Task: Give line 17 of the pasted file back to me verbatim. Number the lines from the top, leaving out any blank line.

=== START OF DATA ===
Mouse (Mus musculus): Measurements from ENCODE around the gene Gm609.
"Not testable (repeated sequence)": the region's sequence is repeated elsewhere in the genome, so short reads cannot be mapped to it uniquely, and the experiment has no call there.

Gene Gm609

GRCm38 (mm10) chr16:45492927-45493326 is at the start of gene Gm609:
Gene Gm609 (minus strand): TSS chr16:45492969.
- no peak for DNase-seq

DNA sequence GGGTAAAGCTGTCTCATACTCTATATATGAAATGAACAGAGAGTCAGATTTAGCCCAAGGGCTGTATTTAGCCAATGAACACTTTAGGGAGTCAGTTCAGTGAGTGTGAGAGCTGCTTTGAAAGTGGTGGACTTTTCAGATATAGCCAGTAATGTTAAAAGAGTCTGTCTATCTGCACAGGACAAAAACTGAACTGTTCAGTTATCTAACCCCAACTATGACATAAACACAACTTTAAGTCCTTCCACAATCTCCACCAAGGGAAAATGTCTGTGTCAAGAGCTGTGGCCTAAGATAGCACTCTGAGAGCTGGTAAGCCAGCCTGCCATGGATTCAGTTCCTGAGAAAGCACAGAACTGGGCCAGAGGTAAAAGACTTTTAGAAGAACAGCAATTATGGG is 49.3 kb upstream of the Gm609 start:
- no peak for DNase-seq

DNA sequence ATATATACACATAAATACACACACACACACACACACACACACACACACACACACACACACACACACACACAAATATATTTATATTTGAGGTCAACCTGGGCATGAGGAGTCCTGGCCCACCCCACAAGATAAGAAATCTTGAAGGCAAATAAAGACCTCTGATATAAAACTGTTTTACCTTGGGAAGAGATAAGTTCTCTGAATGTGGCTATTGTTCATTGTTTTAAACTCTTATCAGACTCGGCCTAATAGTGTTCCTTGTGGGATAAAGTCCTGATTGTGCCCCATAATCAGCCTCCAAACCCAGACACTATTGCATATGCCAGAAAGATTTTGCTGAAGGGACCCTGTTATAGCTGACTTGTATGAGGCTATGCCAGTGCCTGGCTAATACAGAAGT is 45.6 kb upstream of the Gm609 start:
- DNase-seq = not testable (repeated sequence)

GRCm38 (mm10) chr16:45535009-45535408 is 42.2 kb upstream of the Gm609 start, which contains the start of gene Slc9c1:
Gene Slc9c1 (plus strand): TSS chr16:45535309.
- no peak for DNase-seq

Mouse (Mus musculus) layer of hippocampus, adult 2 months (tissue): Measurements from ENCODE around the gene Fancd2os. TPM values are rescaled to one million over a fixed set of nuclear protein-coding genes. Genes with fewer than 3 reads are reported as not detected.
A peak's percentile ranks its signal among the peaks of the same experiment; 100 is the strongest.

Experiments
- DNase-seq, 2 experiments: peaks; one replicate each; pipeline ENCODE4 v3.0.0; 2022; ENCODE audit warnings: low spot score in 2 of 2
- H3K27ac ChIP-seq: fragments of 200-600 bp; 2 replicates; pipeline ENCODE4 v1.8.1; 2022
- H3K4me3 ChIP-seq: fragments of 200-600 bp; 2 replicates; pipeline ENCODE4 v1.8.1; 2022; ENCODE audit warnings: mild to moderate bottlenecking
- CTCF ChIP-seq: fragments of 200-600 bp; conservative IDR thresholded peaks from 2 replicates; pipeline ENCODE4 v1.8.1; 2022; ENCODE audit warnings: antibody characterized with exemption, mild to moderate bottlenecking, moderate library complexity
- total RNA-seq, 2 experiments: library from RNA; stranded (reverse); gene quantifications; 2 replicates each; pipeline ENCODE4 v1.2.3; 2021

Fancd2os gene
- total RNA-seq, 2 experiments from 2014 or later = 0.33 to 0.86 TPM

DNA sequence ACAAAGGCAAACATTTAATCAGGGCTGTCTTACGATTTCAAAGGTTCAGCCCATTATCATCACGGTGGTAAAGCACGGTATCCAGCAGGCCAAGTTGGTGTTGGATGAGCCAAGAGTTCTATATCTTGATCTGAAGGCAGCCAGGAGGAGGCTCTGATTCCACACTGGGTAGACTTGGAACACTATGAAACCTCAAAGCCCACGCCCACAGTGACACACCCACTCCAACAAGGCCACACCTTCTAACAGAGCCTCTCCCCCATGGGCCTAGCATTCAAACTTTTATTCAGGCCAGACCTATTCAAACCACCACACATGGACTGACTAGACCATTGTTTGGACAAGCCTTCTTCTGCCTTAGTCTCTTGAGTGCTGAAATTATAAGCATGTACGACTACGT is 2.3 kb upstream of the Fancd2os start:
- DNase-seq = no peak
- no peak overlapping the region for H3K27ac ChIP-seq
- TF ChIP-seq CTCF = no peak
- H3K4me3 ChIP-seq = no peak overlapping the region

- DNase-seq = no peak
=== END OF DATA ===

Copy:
- DNase-seq, 2 experiments: peaks; one replicate each; pipeline ENCODE4 v3.0.0; 2022; ENCODE audit warnings: low spot score in 2 of 2